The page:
Plantar Fasciitis the Latest Scientific Research, Orthotics Thumbs Up or Thumbs Down & What Else Can You Do!

Article by G Rieger Posted February 4, 2015 Last Updated May 11, 2017

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Plantar Fasciitis has been estimated to affect approximately 10% of the US population at some point during their lives.  Those who participate in recreational running or any running related sport are much more likely to experience this condition on one or more occasions.  Some naturopathic physicians believe that a significant number of patients who are diagnosed with heel spurs actually are suffering from plantar fasciitis.

It is estimated that over 2 million Americans visit a Podiatrist every year with complaints of foot pain.  The most common treatment plan involves orthotics and many doctors’ offices today are simply prescribing generic orthotics or those from soft foam or clay impression rather than custom manual gait analysis performed by a Board Certified Pedorthist.  As amazing as this may seem, the more interesting piece of information is that most scientific studies show a margin of acute pain reduction but no increase in the prevention of injury. (*McKenzie et al.)  Other therapeutic treatment would be called for within a comprehensive treatment of acute plantar fasciitis.

Custom orthoses have their place in the care of specific conditions and considerations, such as diabetic foot protection, correction of genetic structural deviations or to support an individual’s postural changes that accompany a severely degenerated joint. A study conducted on US marines followed the impact of specially designed running shoes based specifically on the shape of the plantar surface of each marine and compared the injury rate against another group of marines with standard running foot ware(*Knapik et al.)  The study found no reduction in injury rates with the plantar patterned running shoe.  There is a wide degree of difference between foam, clay foot box impressions, or the latest foot scanning stations and a professional analysis performed by a Certified Pedorthist CPO or Certified Orthotist CO. (*Telfer et al.)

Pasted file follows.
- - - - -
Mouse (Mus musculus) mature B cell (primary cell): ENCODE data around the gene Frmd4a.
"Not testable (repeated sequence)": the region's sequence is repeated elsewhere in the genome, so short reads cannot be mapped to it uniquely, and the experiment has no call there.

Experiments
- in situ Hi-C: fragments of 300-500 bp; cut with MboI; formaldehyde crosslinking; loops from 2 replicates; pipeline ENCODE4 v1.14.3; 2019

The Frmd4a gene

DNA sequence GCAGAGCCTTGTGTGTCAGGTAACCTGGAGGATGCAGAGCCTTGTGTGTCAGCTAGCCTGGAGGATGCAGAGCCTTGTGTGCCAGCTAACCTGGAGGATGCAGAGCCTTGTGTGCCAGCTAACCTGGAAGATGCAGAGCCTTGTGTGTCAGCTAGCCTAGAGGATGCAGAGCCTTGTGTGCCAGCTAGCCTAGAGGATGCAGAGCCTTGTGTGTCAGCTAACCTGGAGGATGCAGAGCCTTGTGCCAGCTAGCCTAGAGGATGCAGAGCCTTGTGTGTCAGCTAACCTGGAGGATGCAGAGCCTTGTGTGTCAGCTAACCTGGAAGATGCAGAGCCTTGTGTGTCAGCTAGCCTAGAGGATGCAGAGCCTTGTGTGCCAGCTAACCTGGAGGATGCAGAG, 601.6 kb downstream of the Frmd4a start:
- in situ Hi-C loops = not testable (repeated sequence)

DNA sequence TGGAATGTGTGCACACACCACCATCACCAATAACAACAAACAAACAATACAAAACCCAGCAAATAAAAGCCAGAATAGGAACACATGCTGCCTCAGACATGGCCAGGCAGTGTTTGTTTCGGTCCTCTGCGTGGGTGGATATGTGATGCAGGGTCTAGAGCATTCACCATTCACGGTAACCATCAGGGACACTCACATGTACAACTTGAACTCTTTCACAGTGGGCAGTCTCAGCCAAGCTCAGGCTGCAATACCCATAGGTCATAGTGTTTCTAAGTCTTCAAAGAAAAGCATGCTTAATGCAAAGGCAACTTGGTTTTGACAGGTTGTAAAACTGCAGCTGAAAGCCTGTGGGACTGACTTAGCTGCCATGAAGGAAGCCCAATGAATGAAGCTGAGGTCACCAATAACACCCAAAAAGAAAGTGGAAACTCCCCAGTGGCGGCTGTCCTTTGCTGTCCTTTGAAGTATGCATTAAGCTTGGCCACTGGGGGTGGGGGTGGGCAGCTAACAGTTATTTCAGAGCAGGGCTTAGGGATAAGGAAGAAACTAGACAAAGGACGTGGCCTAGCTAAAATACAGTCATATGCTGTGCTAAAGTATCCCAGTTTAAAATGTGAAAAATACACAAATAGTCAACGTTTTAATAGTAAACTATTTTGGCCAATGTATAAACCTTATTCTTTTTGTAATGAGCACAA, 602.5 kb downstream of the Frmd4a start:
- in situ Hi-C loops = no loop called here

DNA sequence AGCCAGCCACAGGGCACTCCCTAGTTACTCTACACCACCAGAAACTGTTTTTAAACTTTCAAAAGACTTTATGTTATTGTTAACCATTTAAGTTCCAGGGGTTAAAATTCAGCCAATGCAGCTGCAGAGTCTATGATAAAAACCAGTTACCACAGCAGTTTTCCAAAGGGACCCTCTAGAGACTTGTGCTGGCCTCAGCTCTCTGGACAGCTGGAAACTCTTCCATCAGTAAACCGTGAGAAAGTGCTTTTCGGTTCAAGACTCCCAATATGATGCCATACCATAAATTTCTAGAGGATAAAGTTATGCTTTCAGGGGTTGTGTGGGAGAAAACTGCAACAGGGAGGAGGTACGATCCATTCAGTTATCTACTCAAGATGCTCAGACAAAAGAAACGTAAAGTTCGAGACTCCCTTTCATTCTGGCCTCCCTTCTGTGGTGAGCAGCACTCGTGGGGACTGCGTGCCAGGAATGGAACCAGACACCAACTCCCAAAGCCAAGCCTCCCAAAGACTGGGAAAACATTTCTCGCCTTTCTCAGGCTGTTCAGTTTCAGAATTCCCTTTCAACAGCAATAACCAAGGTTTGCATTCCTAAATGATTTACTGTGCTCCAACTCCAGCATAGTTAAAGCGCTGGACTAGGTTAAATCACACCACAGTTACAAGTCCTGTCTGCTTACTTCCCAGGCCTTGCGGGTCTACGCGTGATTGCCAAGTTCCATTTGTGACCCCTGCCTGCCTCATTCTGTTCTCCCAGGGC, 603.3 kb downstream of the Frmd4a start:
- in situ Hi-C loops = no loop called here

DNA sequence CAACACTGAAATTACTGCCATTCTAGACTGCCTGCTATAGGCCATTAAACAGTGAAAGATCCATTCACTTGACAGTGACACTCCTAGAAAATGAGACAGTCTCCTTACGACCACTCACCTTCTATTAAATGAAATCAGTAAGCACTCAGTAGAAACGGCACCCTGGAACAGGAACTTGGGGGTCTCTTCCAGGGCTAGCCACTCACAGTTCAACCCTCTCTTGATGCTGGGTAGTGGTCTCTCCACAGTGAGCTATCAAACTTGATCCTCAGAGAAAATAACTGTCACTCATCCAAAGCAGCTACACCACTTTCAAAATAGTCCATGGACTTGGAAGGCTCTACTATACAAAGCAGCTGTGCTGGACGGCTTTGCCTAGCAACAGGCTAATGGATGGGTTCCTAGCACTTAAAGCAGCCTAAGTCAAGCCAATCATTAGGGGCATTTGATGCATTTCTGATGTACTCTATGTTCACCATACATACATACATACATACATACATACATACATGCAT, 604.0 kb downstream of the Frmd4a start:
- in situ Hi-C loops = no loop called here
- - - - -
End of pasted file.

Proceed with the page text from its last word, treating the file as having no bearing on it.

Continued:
A podiatrist is a medical doctor spending years learning how to diagnose foot conditions, related disease and how to perform corrective surgeries.  They are not always educated in detailed analysis and production of orthotics.  The media has muddied the waters were orthotics are concerned by delivering multiple articles sighting poorly conducted studies backed by the makers of generic orthotics, blurring the lines in the minds of many patients. A Certified CPO or CO is a trained and skilled practitioner with both science and a skilled artistic eye on their side. The production of the best orthotics are truly based on art and science. 

The unfortunate situation is in those podiatrists that have taken the easy and profit driven path of generic orthotics.  It is important to note that North American Doctors of Podiatry tend to be focused on corrective surgeries and our Universities provide this focus within their doctoral programs.  From an international perspective other podiatrists from around the world tend to come from a biomechanical perspective and training, with a greater attention paid to the art of the pedorthist and orthotist. 

To find an American Board for Certification of Orthotics, Prosthetics, and Pedorthics Pedorthist click on the link above.  To find a Canadian Certified Pedorthist go to the Pedorthic Association of Canada.   The scientific evidence supports the use of quality plantar surface specific orthotics in the treatment of plantar fasciitis.  Thumbs up to custom fitted orthotics and neutral on over the counter generic shoe inserts.  A comprehensive treatment protocol including other therapeutic options can provide the best results.

Plantar Fasciitis What Can You Do?

The best news about plantar fasciitis is that when it is addressed immediately after onset a quick recovery is often the result.  Deep tissue plantar surface massage is a first step.  Find a qualified massage practitioner or use one of the following DIY foot massage techniques.

  • Use a Frozen Water Bottle by slowly rolling your foot over the surface with variable pressure (bonus helps reduce inflammation)